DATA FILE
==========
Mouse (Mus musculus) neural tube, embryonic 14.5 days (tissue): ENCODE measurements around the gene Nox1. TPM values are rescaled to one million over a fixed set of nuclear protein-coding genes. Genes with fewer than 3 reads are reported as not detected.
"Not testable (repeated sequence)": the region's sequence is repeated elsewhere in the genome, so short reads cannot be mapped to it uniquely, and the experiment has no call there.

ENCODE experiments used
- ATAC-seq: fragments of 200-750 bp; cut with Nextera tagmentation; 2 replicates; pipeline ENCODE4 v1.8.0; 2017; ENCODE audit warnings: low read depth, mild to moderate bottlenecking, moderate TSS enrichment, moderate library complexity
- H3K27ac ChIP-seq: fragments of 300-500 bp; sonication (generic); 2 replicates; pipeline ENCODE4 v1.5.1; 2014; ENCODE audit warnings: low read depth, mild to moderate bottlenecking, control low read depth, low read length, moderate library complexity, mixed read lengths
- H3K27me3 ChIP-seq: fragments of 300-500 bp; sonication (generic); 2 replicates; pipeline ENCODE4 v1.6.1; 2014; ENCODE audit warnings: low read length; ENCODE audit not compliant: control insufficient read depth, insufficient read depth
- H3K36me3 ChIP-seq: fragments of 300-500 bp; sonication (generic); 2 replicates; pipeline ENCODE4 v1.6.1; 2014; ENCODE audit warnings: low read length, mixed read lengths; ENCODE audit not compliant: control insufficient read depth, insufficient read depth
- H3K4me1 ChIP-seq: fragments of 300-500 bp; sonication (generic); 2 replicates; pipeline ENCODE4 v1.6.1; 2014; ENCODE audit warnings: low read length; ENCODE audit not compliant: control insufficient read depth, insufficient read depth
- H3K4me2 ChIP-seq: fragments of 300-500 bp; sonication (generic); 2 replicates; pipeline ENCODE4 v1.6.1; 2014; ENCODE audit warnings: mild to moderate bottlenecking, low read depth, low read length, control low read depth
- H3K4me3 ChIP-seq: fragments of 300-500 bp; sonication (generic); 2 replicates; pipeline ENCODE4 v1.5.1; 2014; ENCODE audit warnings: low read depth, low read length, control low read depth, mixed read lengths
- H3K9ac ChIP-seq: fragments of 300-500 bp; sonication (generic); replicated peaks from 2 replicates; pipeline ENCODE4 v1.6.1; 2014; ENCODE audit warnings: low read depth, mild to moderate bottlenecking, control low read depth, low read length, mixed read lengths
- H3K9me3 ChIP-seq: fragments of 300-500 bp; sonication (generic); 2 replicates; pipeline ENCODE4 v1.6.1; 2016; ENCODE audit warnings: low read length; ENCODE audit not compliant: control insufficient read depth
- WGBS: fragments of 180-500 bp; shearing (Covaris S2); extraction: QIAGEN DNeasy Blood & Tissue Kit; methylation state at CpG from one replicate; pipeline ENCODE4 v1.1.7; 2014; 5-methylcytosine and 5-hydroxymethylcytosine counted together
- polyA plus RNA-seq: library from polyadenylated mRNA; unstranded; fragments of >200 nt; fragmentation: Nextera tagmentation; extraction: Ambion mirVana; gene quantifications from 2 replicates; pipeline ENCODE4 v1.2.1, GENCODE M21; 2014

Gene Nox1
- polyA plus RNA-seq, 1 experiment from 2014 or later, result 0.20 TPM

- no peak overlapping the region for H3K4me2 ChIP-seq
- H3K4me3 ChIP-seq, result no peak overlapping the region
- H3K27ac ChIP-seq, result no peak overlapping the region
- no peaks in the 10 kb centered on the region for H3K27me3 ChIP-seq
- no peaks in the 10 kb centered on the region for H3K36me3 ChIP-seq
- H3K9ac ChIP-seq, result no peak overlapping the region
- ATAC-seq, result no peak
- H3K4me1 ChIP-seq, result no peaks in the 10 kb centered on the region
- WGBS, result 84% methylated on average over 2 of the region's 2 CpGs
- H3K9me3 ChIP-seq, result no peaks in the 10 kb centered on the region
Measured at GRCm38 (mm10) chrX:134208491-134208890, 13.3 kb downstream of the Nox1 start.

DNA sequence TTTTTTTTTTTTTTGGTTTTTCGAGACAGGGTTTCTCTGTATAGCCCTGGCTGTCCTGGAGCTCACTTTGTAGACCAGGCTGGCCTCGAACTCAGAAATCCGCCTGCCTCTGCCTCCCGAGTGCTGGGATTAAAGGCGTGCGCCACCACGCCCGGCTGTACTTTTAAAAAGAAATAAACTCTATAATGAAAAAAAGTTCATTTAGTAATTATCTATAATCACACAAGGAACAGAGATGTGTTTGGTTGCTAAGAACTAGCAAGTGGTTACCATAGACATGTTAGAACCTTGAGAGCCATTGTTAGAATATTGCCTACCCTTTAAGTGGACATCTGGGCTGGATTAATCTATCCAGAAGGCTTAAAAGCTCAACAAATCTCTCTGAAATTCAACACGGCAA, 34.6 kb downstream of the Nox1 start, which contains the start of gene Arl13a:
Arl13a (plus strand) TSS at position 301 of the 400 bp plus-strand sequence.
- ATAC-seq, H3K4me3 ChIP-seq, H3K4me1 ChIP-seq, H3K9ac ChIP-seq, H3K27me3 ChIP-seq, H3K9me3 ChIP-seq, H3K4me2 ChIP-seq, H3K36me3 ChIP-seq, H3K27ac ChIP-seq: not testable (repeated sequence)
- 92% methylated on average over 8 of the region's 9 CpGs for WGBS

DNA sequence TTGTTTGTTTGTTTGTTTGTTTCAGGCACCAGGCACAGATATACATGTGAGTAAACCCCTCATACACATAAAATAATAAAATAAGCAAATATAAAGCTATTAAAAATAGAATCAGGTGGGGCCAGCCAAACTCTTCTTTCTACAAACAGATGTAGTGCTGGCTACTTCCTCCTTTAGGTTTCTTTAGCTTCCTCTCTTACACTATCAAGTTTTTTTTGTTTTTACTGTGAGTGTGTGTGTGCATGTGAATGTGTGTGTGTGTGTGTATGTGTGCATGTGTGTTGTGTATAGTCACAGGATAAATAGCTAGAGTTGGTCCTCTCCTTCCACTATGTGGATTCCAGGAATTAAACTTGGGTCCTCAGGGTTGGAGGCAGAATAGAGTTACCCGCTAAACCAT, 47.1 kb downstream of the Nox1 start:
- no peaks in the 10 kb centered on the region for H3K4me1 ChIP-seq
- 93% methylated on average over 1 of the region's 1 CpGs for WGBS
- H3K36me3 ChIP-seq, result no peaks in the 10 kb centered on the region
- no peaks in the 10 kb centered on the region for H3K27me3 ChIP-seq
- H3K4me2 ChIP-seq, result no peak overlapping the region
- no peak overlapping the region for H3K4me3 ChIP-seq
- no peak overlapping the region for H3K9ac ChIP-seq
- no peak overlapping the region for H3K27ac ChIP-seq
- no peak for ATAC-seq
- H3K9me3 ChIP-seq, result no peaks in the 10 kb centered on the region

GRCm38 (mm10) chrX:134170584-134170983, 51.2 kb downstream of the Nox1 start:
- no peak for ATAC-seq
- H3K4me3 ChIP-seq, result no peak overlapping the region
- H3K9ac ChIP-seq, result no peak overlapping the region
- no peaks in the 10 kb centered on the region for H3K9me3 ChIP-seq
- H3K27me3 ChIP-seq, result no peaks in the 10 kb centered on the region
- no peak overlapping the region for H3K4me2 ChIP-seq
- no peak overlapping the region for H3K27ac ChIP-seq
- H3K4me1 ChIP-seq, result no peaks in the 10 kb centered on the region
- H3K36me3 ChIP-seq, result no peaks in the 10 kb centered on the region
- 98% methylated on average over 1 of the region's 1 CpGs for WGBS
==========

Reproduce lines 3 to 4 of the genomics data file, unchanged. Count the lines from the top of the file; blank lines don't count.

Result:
ENCODE experiments used
- ATAC-seq: fragments of 200-750 bp; cut with Nextera tagmentation; 2 replicates; pipeline ENCODE4 v1.8.0; 2017; ENCODE audit warnings: low read depth, mild to moderate bottlenecking, moderate TSS enrichment, moderate library complexity